Hi! I’m Kim West, The Sleep Lady, and in this video I’m going to answer Yolanda’s question about teething and sleep. Here’s what she wrote in:
“My daughter is nearly 14 months old and was a great sleeper until she began teething at about 9 to 10 months old. At first, we would have a week or two of night wakings due to teeth pain and then a good week or two of sleeping through the night once the tooth came in. This seemed to be the cycle for each tooth that was about to come in.
At about 12 months, she had four teeth coming in at the same time and our nights have never been the same since. She wakes 2 to 3 times a night and on some nights it takes an hour or so to get her back to sleep. We want her to be able to sleep through the night again, but now it’s difficult to know whether she’s waking because she’s in pain, she just wants to be held, she had a bad dream, or because a new milestone has excited her.
I feel like a terrible mom because I usually can’t tell why she’s waking until and unless I hold her. If she stops crying, then I know she just wanted to be held or had a bad dream. If, while in my arms, she’s fidgety, whining, biting, or feels warm, then I know it’s her teeth and that’s when I may give her Tylenol.
My husband and I are not fans of the cry-it-out method, although we’ve tried it. We did last 10 minutes.
We know we’ve created bad habits because we used to rock her to sleep with a bottle. She’s weaned off the bottle, but we still rock her to sleep at night. My mom watches her during the day and also rocks and dances her to sleep for her naps.
She’s down to one nap a day. Her normal sleep schedule is 7:30 p.m. to 7 – 7:30 a.m. with a 1-1 ½ hour nap around 1 o’clock.
How can we better decipher what’s keeping her up at night so we can remedy the situation and have her sleep through the night again? And what changes should we implement if we really miss sleep? Thanks for any advice.
Increase Her Daytime Sleep
Okay, Yolanda, so your daughter has transitioned to one nap a bit early, at nearly 14 months. The average age to transition to one nap is between 15-18months. As a result, make sure that she’s getting enough daytime sleep, because even her one nap is not that long.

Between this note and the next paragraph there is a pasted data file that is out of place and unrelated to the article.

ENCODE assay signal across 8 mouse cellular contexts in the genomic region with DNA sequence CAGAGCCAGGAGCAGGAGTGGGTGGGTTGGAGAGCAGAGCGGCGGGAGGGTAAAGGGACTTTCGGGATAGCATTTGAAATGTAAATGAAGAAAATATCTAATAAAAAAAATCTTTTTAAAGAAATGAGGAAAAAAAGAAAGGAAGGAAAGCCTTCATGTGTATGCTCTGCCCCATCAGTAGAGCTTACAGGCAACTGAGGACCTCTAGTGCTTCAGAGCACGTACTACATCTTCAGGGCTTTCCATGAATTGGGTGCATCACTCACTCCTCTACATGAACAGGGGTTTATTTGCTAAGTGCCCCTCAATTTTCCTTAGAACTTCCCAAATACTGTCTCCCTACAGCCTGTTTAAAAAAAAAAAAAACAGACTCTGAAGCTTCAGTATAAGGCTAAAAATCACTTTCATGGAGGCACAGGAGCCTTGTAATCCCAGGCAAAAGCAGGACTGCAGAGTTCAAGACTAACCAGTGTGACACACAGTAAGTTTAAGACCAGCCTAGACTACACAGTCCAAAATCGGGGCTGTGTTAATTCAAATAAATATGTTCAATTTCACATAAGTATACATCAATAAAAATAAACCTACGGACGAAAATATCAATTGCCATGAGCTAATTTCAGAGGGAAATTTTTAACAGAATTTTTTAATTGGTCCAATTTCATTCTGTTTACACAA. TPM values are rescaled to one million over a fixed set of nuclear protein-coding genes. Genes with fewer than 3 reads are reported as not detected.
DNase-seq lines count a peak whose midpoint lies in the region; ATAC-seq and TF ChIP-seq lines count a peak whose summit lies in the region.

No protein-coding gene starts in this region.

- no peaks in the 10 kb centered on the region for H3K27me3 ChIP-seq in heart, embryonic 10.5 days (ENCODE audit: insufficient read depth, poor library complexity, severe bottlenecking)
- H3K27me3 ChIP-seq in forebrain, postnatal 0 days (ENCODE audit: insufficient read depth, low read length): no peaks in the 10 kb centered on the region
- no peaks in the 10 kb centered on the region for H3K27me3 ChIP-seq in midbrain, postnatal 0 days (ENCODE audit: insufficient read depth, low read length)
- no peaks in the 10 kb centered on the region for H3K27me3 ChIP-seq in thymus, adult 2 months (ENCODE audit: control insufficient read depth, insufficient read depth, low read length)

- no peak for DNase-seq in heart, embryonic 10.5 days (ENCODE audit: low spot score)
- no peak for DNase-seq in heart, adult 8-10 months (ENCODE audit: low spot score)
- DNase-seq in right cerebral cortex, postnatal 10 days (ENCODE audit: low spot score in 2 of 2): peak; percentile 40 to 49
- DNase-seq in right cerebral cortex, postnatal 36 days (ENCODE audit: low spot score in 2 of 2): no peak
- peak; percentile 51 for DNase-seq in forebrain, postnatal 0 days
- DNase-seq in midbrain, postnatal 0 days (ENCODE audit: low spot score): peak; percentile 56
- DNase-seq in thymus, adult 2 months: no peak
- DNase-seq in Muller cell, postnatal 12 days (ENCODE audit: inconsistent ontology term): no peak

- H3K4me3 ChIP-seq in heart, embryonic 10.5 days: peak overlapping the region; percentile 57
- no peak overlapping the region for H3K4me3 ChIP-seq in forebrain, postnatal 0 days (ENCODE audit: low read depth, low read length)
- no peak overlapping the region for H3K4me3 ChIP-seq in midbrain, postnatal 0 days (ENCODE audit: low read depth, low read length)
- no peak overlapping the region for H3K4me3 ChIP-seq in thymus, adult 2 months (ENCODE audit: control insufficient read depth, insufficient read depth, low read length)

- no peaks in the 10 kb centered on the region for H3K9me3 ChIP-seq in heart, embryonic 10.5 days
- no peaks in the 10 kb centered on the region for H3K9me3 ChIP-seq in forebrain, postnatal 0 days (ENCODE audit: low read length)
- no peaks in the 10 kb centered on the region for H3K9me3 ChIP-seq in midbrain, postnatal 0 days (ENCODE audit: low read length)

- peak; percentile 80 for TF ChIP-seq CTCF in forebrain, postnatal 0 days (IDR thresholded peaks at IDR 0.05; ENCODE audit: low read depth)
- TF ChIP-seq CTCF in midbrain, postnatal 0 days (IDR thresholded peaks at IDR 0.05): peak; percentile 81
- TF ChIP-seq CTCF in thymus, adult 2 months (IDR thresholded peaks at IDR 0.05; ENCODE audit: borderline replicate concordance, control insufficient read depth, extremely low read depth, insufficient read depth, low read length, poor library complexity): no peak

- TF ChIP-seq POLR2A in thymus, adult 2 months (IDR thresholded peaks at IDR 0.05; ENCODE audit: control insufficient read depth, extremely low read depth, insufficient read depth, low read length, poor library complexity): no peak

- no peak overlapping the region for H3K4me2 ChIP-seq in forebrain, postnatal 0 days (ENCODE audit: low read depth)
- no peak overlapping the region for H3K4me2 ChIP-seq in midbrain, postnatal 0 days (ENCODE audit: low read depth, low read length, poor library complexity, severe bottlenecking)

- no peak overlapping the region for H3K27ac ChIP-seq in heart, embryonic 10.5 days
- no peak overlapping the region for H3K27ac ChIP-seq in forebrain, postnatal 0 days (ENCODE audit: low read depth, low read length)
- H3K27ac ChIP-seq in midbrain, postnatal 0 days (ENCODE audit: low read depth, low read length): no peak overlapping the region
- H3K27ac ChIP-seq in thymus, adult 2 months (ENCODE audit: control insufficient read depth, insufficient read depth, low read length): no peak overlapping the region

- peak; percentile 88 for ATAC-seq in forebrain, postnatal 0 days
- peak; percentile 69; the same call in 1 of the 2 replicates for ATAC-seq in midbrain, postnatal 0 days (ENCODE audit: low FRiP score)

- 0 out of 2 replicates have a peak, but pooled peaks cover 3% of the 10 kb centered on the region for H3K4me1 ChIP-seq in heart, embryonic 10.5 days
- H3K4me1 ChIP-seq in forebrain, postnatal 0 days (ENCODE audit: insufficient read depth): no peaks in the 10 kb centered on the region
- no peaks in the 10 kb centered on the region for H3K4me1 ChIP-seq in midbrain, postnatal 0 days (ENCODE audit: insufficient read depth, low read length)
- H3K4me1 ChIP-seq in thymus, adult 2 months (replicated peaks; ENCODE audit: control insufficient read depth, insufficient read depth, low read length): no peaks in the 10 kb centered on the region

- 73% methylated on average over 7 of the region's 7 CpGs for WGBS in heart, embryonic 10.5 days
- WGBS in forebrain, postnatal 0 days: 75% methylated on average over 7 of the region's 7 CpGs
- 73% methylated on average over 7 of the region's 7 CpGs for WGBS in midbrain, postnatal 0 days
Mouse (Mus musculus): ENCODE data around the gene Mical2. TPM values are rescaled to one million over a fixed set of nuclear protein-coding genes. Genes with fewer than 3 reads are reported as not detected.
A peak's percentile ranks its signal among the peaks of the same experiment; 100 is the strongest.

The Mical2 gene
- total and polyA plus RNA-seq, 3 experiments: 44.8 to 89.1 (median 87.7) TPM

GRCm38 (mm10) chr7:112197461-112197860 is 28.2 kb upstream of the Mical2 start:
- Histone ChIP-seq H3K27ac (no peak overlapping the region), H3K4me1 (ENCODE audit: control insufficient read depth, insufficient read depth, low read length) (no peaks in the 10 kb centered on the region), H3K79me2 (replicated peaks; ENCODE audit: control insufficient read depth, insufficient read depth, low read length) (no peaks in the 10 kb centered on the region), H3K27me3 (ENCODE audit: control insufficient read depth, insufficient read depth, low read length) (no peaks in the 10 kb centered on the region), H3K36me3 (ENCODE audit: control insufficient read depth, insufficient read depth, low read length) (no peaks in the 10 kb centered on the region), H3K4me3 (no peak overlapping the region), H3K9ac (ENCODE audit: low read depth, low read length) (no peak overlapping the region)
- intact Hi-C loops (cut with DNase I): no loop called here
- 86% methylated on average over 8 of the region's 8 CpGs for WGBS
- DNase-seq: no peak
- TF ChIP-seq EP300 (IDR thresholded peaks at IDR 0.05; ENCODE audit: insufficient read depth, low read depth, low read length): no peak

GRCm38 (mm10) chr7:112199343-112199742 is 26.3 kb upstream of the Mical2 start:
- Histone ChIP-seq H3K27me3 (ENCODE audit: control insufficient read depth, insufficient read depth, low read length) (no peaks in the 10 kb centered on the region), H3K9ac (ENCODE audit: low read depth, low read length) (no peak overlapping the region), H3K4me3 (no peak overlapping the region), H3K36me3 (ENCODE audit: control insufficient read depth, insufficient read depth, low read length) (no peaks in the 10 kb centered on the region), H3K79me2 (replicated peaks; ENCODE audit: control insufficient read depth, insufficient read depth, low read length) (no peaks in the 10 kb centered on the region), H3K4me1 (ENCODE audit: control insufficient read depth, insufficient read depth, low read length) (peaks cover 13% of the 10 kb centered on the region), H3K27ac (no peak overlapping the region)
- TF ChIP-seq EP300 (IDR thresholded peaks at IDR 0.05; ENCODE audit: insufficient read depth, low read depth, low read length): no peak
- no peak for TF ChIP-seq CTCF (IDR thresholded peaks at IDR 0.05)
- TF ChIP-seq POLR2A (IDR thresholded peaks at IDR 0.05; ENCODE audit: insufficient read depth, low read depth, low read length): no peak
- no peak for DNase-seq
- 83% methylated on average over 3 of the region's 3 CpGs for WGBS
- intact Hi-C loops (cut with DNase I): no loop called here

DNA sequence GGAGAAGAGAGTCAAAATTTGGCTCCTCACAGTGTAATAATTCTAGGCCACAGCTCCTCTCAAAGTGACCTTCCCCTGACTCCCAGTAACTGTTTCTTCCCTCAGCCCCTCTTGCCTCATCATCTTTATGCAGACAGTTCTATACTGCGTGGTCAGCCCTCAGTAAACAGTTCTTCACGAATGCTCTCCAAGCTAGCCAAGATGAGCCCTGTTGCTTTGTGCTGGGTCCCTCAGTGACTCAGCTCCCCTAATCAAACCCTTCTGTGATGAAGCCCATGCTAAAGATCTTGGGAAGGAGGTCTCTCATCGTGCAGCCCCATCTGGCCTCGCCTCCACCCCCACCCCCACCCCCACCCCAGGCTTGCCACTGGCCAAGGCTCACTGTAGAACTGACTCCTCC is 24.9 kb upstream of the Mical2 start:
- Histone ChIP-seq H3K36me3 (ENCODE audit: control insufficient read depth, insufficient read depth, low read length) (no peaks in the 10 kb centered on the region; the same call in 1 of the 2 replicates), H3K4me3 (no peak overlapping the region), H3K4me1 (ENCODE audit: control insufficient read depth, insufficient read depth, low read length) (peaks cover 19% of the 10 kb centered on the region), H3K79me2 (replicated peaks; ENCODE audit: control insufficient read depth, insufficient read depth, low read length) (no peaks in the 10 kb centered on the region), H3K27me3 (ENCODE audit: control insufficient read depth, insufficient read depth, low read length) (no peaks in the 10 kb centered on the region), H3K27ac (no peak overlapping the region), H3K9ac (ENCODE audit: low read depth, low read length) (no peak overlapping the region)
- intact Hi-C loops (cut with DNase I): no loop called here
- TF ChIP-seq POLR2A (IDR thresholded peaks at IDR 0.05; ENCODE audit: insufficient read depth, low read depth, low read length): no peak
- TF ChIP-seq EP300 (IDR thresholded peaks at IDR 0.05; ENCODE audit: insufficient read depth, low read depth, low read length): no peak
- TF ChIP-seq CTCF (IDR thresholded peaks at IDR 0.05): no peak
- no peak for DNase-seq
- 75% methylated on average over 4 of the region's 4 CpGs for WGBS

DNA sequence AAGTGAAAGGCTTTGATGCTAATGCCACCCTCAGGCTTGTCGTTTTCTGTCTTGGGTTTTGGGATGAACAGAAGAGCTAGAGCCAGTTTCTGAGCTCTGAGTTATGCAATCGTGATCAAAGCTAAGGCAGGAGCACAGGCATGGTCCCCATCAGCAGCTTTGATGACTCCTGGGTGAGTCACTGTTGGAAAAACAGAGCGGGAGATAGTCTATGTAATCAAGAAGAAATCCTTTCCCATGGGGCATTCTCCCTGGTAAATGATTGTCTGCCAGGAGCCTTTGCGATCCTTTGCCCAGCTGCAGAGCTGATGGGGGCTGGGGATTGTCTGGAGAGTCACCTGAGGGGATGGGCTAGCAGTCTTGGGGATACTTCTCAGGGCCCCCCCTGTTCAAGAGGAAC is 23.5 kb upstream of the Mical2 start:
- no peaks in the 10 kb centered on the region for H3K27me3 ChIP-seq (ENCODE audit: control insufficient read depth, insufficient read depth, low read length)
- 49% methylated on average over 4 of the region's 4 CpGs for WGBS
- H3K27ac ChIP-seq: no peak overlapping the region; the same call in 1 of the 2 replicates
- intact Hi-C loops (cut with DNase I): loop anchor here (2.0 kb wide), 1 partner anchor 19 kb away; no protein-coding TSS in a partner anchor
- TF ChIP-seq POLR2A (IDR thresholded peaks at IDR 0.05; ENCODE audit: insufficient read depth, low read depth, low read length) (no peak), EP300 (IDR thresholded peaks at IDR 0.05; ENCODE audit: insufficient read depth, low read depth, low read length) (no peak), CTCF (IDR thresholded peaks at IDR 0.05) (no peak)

Ask your mother when she’s with her — or yourself on weekends — to look at whether she could use a little 45-minute nap in the morning. If she wakes up tired from her 1-hour nap at around 2 p.m., see if you could try to get her back to sleep. You could go into her room and coach her back to sleep to help her take a slightly longer nap. In the beginning you may have to rock her back to sleep until she has mastered the skill of putting herself to sleep at bedtime and the onset of her nap.
Sleep Coach At Bedtime
Start gentle sleep coaching both at bedtime, and throughout the night so that you stop rocking her to sleep. If she doesn’t know how to put herself to sleep at bedtime independently, then she won’t know how to do it in the middle of the night when she wakes and looks for that reassurance.
Do A Parenting Check
When she wakes at night and you are not sure why — and wish to be consistent — go into her room and do what I call a “parenting check.”
Go to her crib side and touch her so you can feel if she’s warm. Give her a little kiss, pat the mattress, and encourage her to lie down. You’ll know fairly quickly how she’s feeling. Of course, if she feels warm and you wanted to give her something (like Tylenol), you can do that. You’ll also see the teething behavior during the day so you’ll know how to respond during the middle of the night.
Gentle Sleep Coach With The Shuffle
Its important to respond consistently to your toddler, but how and what you do in the response is essential. When your toddler wakes during the night and you go in and assess that she is not warm, sick, or teething, then reassure her. Encourage her to lie down, and then sit in a chair next to crib and reassure her from there. Gently sleep coach her using The Shuffle.